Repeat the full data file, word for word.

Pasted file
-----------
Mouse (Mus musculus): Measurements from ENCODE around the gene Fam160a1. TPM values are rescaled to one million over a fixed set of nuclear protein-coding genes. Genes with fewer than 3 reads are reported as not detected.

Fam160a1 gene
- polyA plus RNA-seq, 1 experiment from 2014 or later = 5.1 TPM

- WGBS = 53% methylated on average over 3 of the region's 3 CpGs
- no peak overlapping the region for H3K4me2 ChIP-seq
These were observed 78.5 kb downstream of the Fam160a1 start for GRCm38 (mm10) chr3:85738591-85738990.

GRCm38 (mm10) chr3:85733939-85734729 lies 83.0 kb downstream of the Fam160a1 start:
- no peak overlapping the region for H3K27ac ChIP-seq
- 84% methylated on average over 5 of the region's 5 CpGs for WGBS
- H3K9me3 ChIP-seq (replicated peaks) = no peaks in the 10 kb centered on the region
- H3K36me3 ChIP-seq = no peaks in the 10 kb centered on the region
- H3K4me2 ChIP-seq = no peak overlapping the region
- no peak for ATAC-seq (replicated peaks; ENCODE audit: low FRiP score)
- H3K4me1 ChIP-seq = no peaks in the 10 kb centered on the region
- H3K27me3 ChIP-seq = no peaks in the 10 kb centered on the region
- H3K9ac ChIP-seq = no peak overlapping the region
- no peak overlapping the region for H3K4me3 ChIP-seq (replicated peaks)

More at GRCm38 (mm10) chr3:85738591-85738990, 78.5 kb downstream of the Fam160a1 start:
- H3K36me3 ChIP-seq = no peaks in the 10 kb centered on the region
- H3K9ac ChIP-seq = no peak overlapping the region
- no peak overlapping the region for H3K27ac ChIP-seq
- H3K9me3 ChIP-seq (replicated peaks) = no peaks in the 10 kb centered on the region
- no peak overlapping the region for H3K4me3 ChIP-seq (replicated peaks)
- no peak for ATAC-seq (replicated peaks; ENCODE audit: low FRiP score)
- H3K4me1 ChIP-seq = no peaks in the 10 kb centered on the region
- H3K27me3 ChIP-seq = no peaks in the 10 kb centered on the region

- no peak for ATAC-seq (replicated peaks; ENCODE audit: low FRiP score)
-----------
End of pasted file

Mouse (Mus musculus): Measurements from ENCODE around the gene Fam160a1. TPM values are rescaled to one million over a fixed set of nuclear protein-coding genes. Genes with fewer than 3 reads are reported as not detected.

Fam160a1 gene
- polyA plus RNA-seq, 1 experiment from 2014 or later = 5.1 TPM

- WGBS = 53% methylated on average over 3 of the region's 3 CpGs
- no peak overlapping the region for H3K4me2 ChIP-seq
These were observed 78.5 kb downstream of the Fam160a1 start for GRCm38 (mm10) chr3:85738591-85738990.

GRCm38 (mm10) chr3:85733939-85734729 lies 83.0 kb downstream of the Fam160a1 start:
- no peak overlapping the region for H3K27ac ChIP-seq
- 84% methylated on average over 5 of the region's 5 CpGs for WGBS
- H3K9me3 ChIP-seq (replicated peaks) = no peaks in the 10 kb centered on the region
- H3K36me3 ChIP-seq = no peaks in the 10 kb centered on the region
- H3K4me2 ChIP-seq = no peak overlapping the region
- no peak for ATAC-seq (replicated peaks; ENCODE audit: low FRiP score)
- H3K4me1 ChIP-seq = no peaks in the 10 kb centered on the region
- H3K27me3 ChIP-seq = no peaks in the 10 kb centered on the region
- H3K9ac ChIP-seq = no peak overlapping the region
- no peak overlapping the region for H3K4me3 ChIP-seq (replicated peaks)

More at GRCm38 (mm10) chr3:85738591-85738990, 78.5 kb downstream of the Fam160a1 start:
- H3K36me3 ChIP-seq = no peaks in the 10 kb centered on the region
- H3K9ac ChIP-seq = no peak overlapping the region
- no peak overlapping the region for H3K27ac ChIP-seq
- H3K9me3 ChIP-seq (replicated peaks) = no peaks in the 10 kb centered on the region
- no peak overlapping the region for H3K4me3 ChIP-seq (replicated peaks)
- no peak for ATAC-seq (replicated peaks; ENCODE audit: low FRiP score)
- H3K4me1 ChIP-seq = no peaks in the 10 kb centered on the region
- H3K27me3 ChIP-seq = no peaks in the 10 kb centered on the region

- no peak for ATAC-seq (replicated peaks; ENCODE audit: low FRiP score)